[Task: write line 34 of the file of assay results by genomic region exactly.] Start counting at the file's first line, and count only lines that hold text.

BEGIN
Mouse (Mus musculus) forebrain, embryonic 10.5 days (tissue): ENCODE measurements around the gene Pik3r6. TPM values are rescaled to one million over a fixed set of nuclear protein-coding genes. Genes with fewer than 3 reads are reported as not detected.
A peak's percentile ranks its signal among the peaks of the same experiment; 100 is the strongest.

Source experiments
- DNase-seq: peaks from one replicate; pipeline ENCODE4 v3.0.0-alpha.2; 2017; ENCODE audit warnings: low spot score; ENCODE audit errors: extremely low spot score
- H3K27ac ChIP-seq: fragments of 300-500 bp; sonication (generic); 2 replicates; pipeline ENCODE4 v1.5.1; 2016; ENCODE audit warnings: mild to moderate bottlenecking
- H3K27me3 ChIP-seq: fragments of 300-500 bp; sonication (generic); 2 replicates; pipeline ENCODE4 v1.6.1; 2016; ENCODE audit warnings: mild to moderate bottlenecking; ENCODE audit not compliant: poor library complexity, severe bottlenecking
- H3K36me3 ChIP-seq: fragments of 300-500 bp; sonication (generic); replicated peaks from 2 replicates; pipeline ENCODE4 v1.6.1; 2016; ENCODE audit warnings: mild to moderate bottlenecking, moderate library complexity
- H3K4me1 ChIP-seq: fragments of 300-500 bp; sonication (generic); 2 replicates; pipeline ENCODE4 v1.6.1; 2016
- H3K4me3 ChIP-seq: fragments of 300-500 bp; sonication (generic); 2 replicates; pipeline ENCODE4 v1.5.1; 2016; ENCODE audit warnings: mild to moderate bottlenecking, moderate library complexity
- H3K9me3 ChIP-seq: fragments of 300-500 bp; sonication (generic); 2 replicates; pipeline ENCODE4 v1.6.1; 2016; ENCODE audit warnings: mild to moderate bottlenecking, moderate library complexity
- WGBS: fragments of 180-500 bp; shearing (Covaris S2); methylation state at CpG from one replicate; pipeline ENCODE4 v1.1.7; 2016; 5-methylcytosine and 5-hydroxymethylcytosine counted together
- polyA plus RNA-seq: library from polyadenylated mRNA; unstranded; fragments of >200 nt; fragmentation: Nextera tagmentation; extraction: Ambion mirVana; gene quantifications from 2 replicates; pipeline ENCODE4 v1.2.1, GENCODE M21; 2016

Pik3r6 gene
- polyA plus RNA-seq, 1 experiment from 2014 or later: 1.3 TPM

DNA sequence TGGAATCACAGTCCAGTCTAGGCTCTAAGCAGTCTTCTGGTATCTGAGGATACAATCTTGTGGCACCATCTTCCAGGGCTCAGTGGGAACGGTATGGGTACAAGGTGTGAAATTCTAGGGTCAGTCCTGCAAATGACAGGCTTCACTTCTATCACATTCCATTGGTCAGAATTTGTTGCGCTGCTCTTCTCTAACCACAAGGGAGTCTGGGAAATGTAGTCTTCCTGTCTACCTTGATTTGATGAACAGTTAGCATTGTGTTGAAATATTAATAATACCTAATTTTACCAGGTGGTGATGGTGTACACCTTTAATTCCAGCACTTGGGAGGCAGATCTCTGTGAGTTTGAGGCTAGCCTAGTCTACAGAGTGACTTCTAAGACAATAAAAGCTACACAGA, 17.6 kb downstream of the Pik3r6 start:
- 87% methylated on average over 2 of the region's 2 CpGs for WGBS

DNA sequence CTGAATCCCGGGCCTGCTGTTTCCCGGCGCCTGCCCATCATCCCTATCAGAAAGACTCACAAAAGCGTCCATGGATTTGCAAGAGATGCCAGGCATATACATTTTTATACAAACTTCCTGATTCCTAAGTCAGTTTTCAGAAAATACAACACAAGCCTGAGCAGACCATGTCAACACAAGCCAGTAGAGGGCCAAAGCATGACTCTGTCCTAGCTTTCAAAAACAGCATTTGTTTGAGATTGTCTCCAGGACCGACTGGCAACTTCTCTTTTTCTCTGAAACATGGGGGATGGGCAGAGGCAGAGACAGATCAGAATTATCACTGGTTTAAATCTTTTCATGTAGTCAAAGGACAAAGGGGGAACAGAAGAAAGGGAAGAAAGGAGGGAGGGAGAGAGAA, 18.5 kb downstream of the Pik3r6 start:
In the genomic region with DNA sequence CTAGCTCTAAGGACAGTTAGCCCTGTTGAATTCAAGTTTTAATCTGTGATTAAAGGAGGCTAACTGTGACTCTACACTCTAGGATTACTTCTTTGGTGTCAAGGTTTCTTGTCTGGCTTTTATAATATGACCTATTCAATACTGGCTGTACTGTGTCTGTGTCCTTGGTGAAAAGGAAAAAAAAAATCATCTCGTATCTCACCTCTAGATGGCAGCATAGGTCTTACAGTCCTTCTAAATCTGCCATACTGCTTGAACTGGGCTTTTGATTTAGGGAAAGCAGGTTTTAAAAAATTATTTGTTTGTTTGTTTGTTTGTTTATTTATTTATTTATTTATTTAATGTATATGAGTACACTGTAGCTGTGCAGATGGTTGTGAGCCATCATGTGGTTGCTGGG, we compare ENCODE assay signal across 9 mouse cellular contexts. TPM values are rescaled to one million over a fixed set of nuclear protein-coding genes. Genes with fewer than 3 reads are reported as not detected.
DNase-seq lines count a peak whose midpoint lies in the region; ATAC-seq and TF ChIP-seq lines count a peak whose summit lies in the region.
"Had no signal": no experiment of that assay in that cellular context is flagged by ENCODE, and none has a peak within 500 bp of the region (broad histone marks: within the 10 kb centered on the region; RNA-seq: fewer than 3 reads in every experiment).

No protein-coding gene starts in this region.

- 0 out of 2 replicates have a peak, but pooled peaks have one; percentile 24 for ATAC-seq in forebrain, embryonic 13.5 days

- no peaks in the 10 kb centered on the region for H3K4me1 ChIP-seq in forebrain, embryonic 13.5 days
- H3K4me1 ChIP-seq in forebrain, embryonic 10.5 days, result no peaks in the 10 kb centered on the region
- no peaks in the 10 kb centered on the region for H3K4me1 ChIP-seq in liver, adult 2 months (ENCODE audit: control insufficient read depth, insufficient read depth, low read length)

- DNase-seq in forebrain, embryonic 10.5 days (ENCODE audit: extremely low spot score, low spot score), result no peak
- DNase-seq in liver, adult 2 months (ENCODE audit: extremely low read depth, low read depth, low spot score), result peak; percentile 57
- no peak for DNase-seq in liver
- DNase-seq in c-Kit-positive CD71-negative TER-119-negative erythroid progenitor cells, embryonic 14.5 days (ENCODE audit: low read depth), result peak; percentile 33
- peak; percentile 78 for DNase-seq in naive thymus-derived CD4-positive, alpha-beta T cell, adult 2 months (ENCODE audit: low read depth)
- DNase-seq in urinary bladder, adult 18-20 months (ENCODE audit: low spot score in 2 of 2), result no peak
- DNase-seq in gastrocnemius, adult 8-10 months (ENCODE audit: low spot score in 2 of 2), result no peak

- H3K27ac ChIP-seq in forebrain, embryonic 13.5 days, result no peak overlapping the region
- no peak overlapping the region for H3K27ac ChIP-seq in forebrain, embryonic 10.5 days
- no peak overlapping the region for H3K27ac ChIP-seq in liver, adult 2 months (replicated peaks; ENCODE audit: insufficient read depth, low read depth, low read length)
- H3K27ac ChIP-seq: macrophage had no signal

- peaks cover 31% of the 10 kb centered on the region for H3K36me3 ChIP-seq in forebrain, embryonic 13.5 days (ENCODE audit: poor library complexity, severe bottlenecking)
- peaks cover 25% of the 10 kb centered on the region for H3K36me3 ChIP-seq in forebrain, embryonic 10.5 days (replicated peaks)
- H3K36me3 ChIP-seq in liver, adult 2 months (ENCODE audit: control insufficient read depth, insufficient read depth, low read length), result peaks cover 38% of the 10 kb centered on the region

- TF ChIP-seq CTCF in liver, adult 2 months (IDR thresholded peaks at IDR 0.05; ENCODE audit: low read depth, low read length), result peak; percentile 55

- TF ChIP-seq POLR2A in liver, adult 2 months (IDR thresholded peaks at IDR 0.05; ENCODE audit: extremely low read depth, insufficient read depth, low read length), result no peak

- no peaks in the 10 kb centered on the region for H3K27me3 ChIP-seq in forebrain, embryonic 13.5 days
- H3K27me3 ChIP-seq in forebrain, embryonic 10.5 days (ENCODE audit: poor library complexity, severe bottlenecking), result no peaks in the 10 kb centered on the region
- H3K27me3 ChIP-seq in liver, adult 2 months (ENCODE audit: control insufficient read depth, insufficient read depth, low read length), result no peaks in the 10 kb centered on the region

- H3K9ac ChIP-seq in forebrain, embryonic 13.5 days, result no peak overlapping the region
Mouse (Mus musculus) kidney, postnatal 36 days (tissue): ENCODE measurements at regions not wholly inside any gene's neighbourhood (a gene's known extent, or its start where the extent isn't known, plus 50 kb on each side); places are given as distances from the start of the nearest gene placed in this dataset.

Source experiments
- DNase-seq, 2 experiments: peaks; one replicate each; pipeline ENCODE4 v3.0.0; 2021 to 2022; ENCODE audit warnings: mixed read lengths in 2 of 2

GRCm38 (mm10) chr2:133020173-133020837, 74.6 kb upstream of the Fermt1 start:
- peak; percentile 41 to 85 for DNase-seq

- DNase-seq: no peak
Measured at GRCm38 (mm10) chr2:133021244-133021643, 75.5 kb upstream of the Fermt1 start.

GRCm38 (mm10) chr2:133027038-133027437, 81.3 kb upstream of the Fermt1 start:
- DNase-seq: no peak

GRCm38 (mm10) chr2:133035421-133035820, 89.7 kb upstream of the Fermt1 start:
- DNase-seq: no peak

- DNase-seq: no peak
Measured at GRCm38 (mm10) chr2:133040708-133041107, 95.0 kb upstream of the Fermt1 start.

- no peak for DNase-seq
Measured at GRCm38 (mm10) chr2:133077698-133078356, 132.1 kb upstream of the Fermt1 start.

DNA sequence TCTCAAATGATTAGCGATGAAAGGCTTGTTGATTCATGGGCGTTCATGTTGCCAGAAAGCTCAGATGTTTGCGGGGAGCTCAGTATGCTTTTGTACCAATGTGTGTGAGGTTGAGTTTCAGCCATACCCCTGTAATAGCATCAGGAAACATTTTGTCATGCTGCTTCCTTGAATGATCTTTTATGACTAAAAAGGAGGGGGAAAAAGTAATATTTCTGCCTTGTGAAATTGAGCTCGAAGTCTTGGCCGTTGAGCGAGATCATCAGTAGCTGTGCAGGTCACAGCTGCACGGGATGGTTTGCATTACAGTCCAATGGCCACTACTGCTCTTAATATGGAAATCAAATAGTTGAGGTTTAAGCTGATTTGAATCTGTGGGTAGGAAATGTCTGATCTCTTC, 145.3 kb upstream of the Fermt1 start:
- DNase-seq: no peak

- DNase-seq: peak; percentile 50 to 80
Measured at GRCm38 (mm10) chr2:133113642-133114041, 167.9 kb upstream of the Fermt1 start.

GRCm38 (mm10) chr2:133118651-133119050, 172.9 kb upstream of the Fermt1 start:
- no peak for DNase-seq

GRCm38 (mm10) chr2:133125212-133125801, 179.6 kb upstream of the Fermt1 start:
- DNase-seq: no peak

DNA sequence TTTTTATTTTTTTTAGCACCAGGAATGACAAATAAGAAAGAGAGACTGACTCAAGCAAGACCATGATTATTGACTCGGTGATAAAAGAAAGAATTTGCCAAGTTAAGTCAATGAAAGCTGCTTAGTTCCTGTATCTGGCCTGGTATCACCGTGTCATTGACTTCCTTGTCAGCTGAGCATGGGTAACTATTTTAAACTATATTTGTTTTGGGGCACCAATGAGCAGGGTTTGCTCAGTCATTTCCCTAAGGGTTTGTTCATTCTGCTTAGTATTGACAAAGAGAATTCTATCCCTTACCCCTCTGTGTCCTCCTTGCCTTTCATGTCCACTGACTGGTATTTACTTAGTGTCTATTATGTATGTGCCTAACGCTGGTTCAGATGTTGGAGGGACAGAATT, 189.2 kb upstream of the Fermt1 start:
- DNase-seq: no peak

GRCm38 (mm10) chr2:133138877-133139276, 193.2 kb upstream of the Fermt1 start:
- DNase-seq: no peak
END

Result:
- no peak overlapping the region for H3K27ac ChIP-seq in forebrain, embryonic 10.5 days